Tue 8th September 2009, 2:25am
Now that I have been "moderated" on the Foundation-l mailing list, thanks to the thread begun there about this very subject, it's taking them 60+ hours to contemplate whether or not to include for public consumption posts such as these:
Thomas Dalton states:
Kohs: "That's curious, considering they had 'outgrown' space in January 2009, such
that they needed to shuttle Ruth and Frank Stanton's money over to Wikia's
accounts receivable to expand their footprint."
That is an accusation of illicit dealings for personal gain. It
doesn't matter than you didn't explicitly accuse them, no reasonable
person could interpret that sentence (in the context of your previous
comments) as anything else.
Yes, I should hope that any "reasonable person" should be able to recognize a wired deal when presented with the factual parameters of one.
Any self-respecting and professional non-profit board of trustees should have nullified even the inclusion in a competitive set of bidders any privately-held company co-founded by a sitting board member. In the case of "Stanton dollars to Wikia, Inc.", it seems that the WMF Board was not notified of what Executive Director Sue Gardner had made as an executive decision. I maintained, and continue to maintain, that this was a poor decision that yielded minor situational benefits for a couple of code developers, at the cost of major reputational harms inflicted by the image of an Executive Director awarding a contract to the company launched by the Chairman Emeritus of the board of trustees responsible for her hire.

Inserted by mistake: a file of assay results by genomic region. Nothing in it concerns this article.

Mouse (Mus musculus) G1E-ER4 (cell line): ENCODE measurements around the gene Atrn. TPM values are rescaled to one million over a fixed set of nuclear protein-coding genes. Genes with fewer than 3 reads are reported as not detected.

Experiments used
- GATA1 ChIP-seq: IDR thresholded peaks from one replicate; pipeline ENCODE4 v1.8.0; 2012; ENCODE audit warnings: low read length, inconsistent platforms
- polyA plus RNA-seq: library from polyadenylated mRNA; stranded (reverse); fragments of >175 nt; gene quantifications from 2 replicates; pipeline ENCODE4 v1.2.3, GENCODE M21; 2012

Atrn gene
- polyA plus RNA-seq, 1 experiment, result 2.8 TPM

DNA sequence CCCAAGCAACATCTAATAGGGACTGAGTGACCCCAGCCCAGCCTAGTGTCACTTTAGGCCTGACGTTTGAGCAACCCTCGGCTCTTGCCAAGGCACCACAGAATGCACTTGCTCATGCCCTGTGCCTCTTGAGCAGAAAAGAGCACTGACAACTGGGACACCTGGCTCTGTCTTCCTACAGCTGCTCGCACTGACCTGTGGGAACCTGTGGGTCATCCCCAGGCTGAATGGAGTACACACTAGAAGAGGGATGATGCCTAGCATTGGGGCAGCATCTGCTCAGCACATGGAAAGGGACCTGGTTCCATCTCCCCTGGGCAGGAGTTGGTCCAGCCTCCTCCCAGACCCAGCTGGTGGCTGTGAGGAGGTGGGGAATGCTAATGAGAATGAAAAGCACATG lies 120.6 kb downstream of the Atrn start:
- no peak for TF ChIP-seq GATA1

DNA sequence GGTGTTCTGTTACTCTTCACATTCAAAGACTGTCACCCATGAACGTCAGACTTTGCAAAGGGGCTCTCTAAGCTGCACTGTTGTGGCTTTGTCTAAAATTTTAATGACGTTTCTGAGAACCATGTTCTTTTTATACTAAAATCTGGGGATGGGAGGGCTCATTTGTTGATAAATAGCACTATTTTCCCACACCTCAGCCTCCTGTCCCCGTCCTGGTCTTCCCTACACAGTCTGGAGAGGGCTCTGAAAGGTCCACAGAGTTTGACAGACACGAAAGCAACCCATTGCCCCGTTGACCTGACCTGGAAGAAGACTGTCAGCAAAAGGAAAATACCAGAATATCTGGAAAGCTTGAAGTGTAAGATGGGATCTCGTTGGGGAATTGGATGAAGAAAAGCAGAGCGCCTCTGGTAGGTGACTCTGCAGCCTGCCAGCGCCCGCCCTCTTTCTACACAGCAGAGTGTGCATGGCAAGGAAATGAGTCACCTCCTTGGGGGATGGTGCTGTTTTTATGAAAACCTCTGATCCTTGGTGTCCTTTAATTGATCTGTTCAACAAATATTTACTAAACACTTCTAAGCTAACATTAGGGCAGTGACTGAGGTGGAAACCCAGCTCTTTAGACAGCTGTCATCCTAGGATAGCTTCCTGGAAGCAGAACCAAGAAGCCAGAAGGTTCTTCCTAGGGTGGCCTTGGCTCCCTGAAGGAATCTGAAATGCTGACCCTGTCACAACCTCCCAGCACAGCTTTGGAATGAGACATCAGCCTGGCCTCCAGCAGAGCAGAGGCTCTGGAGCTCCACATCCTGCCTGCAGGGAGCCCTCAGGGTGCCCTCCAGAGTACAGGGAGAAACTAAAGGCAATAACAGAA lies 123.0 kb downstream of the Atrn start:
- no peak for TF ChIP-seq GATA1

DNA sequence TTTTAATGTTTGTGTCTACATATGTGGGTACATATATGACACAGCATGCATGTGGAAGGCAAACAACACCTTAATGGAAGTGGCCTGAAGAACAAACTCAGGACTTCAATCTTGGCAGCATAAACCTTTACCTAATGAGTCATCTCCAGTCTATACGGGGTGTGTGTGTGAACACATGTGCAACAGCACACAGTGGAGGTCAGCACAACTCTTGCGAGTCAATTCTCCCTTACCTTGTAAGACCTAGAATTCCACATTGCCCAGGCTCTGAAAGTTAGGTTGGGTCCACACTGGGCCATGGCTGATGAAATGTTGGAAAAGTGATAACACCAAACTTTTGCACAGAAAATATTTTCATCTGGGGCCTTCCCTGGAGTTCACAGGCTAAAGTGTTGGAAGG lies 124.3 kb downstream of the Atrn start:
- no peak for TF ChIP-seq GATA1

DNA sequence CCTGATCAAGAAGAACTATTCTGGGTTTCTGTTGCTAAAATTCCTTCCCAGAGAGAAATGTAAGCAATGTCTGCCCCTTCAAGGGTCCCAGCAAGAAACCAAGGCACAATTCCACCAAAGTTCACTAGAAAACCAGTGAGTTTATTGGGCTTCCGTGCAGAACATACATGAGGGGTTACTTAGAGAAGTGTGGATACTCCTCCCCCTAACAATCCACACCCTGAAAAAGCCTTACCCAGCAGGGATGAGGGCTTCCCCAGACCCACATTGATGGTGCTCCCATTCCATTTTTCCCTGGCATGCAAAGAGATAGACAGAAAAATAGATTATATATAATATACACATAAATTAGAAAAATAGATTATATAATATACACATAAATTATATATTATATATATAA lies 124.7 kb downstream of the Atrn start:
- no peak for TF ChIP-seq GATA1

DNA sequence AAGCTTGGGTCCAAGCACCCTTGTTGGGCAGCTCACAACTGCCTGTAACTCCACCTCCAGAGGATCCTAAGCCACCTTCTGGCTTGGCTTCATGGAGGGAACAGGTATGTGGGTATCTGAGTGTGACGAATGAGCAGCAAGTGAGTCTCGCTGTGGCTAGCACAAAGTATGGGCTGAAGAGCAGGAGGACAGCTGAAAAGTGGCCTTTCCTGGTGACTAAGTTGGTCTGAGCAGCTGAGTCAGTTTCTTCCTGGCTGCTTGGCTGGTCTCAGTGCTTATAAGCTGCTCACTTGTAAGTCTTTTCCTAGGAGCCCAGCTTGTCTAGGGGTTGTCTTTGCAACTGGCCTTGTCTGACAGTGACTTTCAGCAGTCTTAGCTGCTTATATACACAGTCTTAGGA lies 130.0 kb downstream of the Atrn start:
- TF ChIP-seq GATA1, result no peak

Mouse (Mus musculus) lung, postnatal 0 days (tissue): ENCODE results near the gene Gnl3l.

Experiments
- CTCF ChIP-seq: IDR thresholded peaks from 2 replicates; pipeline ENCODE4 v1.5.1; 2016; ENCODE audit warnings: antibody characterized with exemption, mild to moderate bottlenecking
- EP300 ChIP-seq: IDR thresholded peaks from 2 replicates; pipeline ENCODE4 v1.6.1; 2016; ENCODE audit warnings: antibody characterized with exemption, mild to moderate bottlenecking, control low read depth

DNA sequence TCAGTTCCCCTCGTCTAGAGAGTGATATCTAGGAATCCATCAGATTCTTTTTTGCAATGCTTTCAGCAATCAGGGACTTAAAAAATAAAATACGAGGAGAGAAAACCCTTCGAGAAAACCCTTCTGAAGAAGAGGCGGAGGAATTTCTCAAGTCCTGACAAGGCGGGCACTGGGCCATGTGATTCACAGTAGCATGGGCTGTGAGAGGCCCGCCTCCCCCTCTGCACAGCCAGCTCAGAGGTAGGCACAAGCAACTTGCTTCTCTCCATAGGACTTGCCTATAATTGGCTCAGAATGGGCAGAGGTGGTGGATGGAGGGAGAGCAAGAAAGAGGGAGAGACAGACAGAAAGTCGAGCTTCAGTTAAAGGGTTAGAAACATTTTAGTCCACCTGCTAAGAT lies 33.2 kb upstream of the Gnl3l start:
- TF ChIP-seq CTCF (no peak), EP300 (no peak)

You say "illicit", which is defined as "unlawful" in most dictionaries. I never made that claim. I contend that the transaction was stupid, thoughtless, ill-conceived, unprofessional, and unethical -- but I'm not informed enough legally to say whether or not the transaction was "illicit". I'll remind you, many well-placed Wikimedia volunteers and holders of key community positions perceived this Stanton-to-Wikia transaction as ill-advised. Single me out, if that makes you feel better.
You may wish to review what constitutes a "competitive bidding process". Was it "competitive" when the WMF received numerous bids for rental space, but only offered to one bidder -- the one with favorable financial implications for a sitting board member -- the opportunity to reduce their proposed cost of rental?
It's strange, none of the list moderators has told me that this is impermissible speech, yet none of them has published it, either. That's a crafty mechanism of censorship, nonetheless, wouldn't you say?